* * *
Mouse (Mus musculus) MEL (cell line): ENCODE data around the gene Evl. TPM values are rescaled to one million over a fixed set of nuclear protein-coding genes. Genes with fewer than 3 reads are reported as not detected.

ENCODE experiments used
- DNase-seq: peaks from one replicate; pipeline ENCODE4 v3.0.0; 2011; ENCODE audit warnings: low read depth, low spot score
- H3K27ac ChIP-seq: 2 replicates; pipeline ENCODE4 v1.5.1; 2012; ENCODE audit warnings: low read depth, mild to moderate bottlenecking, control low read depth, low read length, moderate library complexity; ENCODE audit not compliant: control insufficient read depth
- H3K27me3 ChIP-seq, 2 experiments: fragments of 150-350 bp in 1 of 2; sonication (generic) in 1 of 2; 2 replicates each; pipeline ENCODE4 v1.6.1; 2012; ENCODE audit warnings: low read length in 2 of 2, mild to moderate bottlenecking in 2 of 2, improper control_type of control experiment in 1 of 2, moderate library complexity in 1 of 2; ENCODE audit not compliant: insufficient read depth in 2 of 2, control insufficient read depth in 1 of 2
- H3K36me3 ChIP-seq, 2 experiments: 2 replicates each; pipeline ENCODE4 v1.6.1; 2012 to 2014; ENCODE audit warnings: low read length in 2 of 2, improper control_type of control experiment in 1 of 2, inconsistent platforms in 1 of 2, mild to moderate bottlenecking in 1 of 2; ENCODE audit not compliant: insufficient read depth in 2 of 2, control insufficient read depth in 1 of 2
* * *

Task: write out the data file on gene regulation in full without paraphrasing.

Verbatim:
Mouse (Mus musculus) MEL (cell line): ENCODE data around the gene Evl. TPM values are rescaled to one million over a fixed set of nuclear protein-coding genes. Genes with fewer than 3 reads are reported as not detected.

ENCODE experiments used
- DNase-seq: peaks from one replicate; pipeline ENCODE4 v3.0.0; 2011; ENCODE audit warnings: low read depth, low spot score
- H3K27ac ChIP-seq: 2 replicates; pipeline ENCODE4 v1.5.1; 2012; ENCODE audit warnings: low read depth, mild to moderate bottlenecking, control low read depth, low read length, moderate library complexity; ENCODE audit not compliant: control insufficient read depth
- H3K27me3 ChIP-seq, 2 experiments: fragments of 150-350 bp in 1 of 2; sonication (generic) in 1 of 2; 2 replicates each; pipeline ENCODE4 v1.6.1; 2012; ENCODE audit warnings: low read length in 2 of 2, mild to moderate bottlenecking in 2 of 2, improper control_type of control experiment in 1 of 2, moderate library complexity in 1 of 2; ENCODE audit not compliant: insufficient read depth in 2 of 2, control insufficient read depth in 1 of 2
- H3K36me3 ChIP-seq, 2 experiments: 2 replicates each; pipeline ENCODE4 v1.6.1; 2012 to 2014; ENCODE audit warnings: low read length in 2 of 2, improper control_type of control experiment in 1 of 2, inconsistent platforms in 1 of 2, mild to moderate bottlenecking in 1 of 2; ENCODE audit not compliant: insufficient read depth in 2 of 2, control insufficient read depth in 1 of 2